4th February 2009 - Press release
This study was recently published in the British Journal of Nutrition
For the first time, a study has evaluated the contribution of the Mediterranean diet on the perception that people have of their own physical and mental health. The report concludes that the positive effects of the Mediterranean diet are not provided only by the composition of the food ingested, but also by the lifestyle associated with this diet: eating at home more, spending time preparing the food, sharing meals, etc.; elements that contribute to improving the perception of an individual’s well-being.
To arrive at this conclusion, the researchers in the Cardiovascular Risk and Nutrition research group at the Municipal Institute of Medical Research (IMIM-Hospital del Mar) analysed data from a representative population in Girona from 2000 to 2005. A total of 8,195 individuals between the ages of 35 and 74 (3,910 women and 4,285 men) were selected and were interviewed to find out, principally, any relevant clinical antecedents, their dietary habits, consumption of alcohol and tobacco, habitual physical activity, cultural level, etc. In this same cohort, any chronic diseases and medications being taken were noted, among others, for those participating, and their body mass index (BMI) was calculated.
In the course of the study, the participants answered several validated questionnaires conducted by trained personnel in the clinic, both to obtain information on the quality of life referenced (questionnaire SF-12) and to evaluate the type of food they had consumed in the previous 12 months (questionnaire FFQ). For the latter questionnaire, the foods that are considered part of any Mediterranean diet were selected. Although perceived quality of life as regards health is a measurement of perception more than a biological measurement, one’s perceived health condition has been shown to be a very strong predictor of mortality in the long term.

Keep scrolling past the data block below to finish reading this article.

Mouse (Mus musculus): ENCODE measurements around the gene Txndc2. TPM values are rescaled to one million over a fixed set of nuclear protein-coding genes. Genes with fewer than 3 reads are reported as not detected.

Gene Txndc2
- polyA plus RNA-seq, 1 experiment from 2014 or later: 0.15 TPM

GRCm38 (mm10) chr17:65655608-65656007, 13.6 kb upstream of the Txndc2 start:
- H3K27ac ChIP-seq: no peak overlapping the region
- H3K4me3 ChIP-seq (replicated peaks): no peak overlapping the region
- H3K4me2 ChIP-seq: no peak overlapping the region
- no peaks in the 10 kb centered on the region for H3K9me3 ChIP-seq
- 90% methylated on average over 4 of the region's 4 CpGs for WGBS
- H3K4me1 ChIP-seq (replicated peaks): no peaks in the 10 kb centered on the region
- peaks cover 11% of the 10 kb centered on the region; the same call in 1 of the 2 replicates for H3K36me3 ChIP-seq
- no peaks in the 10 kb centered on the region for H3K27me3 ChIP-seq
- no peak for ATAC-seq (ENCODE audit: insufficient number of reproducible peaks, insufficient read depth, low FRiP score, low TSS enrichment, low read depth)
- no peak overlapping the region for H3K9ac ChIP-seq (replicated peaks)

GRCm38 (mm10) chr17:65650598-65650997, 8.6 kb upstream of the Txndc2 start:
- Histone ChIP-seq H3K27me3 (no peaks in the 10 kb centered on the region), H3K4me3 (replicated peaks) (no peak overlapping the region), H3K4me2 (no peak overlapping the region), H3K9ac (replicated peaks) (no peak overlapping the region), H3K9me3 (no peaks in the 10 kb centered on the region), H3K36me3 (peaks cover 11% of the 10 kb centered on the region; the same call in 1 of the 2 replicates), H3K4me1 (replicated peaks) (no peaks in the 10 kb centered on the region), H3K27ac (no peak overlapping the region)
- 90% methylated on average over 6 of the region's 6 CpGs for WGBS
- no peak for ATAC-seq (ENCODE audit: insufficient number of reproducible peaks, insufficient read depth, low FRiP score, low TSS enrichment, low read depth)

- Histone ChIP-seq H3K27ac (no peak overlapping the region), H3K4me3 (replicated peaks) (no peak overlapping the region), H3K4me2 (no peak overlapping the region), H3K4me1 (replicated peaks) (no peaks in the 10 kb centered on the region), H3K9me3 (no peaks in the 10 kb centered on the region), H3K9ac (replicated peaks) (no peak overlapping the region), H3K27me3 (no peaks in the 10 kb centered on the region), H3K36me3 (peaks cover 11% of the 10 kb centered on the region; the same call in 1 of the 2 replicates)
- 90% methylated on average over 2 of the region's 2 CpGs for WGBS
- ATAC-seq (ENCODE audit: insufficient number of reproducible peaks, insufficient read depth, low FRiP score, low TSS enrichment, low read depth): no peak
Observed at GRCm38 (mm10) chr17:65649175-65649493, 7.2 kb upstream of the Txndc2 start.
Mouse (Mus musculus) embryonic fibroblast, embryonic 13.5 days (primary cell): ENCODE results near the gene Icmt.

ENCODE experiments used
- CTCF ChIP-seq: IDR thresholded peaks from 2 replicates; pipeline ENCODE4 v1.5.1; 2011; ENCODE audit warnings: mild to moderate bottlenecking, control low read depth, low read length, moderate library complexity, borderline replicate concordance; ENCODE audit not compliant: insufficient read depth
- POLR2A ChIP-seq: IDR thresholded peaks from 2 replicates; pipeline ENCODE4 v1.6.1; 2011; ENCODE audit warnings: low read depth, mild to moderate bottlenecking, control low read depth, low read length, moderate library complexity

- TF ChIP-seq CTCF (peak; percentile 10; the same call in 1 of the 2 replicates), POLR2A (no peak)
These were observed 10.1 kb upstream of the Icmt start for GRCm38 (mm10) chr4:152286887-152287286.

Once all the factors taken into account in the study were analysed, the results clearly showed that for both men and women, the Mediterranean diet is significantly associated with an improved perception of the individual’s physical and mental health. Additionally, the effects of the Mediterranean diet observed were not impacted by physical activity, BMI or the use of tobacco.
In general, the Mediterranean diet is high in legumes and vegetables, contains relatively little meat and is frequently accompanied by a small amount of alcohol. Several previous studies have associated it with a prevention of cardiovascular disorders and an improvement in life expectancy. Quality of life, apart from socio-cultural factors, is closely related to the individual’s perceived mental and physical health. Thus, multiple factors may be related to the perception that people have of their own health, and a study was needed that was able to do a global evaluation to ascertain it.
Given the interest shown in health policies in recent years to make the public aware of more healthy lifestyles, the present study provides new and clear evidence of the benefits of the Mediterranean diet for the population and provides support for health officials to persevere in the public health strategy already begun.
Reference article: “Adherence to the Mediterranean diet is associated with better mental and physical health” British Journal of Nutrition (2008), page 1 of 7. DOI:10.1017/S0007114508143598